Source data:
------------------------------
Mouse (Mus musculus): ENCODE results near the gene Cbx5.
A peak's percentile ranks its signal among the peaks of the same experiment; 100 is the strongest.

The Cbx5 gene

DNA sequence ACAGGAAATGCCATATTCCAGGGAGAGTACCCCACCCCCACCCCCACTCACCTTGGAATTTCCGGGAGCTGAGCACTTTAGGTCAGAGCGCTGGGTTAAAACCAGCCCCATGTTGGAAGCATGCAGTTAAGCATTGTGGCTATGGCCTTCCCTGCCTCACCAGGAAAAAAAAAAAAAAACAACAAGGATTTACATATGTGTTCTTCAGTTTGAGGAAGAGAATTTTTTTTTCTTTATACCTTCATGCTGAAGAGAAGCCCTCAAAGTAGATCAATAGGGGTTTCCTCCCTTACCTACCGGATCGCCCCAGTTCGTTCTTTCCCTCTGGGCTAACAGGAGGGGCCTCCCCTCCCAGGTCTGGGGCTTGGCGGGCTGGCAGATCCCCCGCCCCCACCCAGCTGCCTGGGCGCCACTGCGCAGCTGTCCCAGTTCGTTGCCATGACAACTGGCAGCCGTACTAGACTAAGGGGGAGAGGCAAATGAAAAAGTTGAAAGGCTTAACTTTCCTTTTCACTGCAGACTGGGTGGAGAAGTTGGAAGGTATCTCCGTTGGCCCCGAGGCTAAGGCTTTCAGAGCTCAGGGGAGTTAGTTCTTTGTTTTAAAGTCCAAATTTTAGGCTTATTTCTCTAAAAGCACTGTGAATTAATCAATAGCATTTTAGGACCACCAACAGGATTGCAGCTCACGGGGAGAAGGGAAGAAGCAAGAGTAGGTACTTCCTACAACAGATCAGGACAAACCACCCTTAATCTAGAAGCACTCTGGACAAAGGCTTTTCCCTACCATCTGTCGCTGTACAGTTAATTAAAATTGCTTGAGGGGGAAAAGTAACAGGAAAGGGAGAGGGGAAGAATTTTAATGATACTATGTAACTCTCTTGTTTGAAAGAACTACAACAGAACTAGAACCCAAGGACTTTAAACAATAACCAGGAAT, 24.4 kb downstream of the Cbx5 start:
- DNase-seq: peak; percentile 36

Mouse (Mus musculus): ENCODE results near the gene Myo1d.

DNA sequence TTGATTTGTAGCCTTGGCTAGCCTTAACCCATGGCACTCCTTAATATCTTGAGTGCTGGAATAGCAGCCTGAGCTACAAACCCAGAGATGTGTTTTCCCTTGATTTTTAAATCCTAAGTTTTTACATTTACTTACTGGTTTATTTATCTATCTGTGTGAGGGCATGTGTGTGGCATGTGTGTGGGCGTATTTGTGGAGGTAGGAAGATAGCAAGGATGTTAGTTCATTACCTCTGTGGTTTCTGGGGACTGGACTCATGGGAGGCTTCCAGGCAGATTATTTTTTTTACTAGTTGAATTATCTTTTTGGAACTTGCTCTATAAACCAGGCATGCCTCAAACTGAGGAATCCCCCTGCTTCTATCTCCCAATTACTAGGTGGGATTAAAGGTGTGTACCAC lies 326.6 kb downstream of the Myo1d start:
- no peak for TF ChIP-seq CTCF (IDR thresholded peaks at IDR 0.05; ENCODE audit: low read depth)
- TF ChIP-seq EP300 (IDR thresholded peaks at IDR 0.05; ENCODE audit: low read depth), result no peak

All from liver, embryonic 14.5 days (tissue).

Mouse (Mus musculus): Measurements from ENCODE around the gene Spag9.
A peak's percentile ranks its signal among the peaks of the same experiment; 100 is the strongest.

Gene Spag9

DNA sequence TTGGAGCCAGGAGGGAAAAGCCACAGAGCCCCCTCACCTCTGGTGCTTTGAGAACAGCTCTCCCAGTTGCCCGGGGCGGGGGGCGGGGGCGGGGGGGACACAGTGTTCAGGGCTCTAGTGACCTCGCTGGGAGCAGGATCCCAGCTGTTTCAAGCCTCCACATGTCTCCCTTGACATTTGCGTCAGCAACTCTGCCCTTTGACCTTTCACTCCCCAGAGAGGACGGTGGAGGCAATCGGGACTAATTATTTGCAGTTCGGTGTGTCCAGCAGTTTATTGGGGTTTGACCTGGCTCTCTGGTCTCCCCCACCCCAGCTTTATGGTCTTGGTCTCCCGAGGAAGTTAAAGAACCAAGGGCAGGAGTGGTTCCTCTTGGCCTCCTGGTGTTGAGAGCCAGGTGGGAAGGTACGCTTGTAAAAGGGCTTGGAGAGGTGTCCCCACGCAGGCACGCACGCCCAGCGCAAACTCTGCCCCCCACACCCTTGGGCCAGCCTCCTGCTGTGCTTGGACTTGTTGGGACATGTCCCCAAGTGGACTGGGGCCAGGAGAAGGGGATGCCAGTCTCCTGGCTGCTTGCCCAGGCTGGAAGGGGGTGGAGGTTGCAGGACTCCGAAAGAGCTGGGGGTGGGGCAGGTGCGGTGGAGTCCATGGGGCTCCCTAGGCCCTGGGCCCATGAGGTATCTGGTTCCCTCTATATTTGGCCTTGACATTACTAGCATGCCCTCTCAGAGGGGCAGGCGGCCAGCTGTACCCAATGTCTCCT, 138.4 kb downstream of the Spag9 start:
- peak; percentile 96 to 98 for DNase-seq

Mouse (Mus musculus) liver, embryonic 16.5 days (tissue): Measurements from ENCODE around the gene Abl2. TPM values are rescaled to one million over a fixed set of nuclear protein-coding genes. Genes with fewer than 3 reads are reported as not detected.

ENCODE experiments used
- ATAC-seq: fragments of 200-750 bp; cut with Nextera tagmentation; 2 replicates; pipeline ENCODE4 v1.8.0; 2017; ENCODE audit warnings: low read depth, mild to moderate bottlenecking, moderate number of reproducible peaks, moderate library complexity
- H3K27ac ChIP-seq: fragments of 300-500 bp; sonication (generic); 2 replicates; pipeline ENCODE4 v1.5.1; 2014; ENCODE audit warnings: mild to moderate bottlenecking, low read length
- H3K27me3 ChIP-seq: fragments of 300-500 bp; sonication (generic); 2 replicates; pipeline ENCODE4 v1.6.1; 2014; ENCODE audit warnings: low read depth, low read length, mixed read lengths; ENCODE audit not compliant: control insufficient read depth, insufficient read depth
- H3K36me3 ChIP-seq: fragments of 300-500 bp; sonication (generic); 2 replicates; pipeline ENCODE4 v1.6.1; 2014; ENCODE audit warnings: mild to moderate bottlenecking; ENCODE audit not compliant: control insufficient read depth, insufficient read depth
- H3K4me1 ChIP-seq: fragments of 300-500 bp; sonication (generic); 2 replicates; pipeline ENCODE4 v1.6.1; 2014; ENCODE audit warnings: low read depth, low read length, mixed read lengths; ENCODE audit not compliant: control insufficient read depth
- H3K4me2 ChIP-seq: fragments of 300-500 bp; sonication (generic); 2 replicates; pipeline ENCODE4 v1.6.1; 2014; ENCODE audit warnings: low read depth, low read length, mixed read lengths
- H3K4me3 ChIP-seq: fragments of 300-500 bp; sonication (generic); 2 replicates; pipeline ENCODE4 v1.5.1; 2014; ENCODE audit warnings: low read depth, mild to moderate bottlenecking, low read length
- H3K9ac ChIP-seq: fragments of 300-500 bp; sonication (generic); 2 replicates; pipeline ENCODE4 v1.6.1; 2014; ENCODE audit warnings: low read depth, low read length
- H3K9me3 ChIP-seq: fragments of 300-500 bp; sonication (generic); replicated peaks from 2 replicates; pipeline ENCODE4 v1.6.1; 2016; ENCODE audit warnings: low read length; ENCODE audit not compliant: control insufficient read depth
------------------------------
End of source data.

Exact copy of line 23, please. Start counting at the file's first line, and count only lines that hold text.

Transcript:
- H3K4me2 ChIP-seq: fragments of 300-500 bp; sonication (generic); 2 replicates; pipeline ENCODE4 v1.6.1; 2014; ENCODE audit warnings: low read depth, low read length, mixed read lengths